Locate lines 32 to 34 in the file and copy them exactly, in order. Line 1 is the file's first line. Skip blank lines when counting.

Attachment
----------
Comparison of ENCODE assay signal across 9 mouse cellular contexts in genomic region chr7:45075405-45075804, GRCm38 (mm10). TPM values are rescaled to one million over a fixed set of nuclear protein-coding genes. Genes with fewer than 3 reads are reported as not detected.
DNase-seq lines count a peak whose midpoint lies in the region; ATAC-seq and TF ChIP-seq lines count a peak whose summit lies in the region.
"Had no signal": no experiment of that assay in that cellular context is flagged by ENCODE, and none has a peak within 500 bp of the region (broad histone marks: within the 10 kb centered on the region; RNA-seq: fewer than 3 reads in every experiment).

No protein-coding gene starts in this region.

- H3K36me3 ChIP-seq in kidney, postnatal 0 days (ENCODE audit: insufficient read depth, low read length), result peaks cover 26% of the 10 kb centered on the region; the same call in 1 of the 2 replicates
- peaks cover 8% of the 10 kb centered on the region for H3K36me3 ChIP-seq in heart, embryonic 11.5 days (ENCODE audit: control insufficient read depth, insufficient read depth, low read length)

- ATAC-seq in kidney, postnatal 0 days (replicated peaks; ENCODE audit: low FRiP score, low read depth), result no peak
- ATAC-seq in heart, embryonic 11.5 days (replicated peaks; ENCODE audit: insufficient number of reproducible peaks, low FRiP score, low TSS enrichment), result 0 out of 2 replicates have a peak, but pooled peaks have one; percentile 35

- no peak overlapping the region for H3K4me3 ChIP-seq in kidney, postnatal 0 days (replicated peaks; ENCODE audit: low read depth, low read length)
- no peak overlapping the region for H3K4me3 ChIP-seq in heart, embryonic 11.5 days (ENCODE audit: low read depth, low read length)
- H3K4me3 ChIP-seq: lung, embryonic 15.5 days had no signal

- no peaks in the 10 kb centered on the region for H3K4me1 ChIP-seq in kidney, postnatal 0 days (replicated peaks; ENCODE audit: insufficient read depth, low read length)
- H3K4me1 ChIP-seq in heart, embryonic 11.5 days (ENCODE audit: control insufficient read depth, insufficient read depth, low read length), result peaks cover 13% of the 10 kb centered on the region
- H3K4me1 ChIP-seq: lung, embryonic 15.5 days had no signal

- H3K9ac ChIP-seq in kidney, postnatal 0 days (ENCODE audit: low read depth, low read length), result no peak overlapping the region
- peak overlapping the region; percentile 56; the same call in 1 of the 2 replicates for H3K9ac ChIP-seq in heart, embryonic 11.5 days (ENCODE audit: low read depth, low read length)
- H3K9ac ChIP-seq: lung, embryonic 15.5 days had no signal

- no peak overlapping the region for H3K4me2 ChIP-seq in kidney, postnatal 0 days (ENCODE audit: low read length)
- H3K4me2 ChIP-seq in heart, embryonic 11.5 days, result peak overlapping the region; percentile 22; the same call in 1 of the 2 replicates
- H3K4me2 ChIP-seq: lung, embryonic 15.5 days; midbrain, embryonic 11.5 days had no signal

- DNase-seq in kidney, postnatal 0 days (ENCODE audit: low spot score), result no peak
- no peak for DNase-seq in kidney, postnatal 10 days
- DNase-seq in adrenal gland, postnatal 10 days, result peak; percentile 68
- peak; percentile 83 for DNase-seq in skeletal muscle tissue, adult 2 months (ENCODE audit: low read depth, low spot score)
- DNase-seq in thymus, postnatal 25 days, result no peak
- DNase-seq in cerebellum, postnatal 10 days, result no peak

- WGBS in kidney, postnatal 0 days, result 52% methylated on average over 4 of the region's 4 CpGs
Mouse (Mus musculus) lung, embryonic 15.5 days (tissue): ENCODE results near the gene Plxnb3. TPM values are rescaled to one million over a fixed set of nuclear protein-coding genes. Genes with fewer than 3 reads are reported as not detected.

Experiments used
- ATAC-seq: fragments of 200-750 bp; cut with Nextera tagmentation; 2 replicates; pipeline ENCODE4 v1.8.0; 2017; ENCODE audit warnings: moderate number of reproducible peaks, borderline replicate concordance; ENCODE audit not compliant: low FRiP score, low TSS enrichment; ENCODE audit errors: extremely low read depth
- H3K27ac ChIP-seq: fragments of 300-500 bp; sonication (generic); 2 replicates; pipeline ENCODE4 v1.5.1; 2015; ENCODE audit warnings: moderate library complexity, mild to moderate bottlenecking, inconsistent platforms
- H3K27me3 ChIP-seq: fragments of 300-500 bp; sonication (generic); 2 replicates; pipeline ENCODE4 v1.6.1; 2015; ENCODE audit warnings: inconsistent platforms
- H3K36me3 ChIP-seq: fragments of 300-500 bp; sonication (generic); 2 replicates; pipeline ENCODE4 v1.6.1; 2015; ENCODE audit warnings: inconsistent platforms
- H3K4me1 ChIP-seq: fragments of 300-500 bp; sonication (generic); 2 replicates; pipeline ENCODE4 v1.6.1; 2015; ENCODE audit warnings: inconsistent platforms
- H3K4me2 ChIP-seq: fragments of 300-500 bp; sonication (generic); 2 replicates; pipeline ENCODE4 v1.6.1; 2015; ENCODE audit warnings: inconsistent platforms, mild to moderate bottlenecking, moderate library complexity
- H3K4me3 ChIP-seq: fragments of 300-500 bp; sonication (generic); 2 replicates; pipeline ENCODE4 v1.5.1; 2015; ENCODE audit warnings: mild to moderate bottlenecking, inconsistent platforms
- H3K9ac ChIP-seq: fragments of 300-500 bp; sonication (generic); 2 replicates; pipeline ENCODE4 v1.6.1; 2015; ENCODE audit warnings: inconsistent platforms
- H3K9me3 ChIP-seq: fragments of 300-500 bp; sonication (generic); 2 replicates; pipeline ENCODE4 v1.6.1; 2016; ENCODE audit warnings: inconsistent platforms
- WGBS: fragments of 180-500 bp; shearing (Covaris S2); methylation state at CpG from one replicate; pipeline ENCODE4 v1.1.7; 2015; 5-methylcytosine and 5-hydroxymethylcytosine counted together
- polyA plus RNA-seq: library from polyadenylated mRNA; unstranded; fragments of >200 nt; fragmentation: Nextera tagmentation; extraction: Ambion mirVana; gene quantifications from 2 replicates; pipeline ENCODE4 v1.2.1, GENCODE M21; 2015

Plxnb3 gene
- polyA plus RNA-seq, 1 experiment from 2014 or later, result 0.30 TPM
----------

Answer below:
- H3K27me3 ChIP-seq: fragments of 300-500 bp; sonication (generic); 2 replicates; pipeline ENCODE4 v1.6.1; 2015; ENCODE audit warnings: inconsistent platforms
- H3K36me3 ChIP-seq: fragments of 300-500 bp; sonication (generic); 2 replicates; pipeline ENCODE4 v1.6.1; 2015; ENCODE audit warnings: inconsistent platforms
- H3K4me1 ChIP-seq: fragments of 300-500 bp; sonication (generic); 2 replicates; pipeline ENCODE4 v1.6.1; 2015; ENCODE audit warnings: inconsistent platforms